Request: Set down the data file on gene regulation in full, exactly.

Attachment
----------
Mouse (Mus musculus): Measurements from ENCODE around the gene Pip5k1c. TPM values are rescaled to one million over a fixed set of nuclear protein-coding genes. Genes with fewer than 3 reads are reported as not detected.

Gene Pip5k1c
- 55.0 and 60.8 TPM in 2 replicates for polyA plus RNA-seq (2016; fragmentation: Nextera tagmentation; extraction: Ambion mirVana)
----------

Mouse (Mus musculus): Measurements from ENCODE around the gene Pip5k1c. TPM values are rescaled to one million over a fixed set of nuclear protein-coding genes. Genes with fewer than 3 reads are reported as not detected.

Gene Pip5k1c
- 55.0 and 60.8 TPM in 2 replicates for polyA plus RNA-seq (2016; fragmentation: Nextera tagmentation; extraction: Ambion mirVana)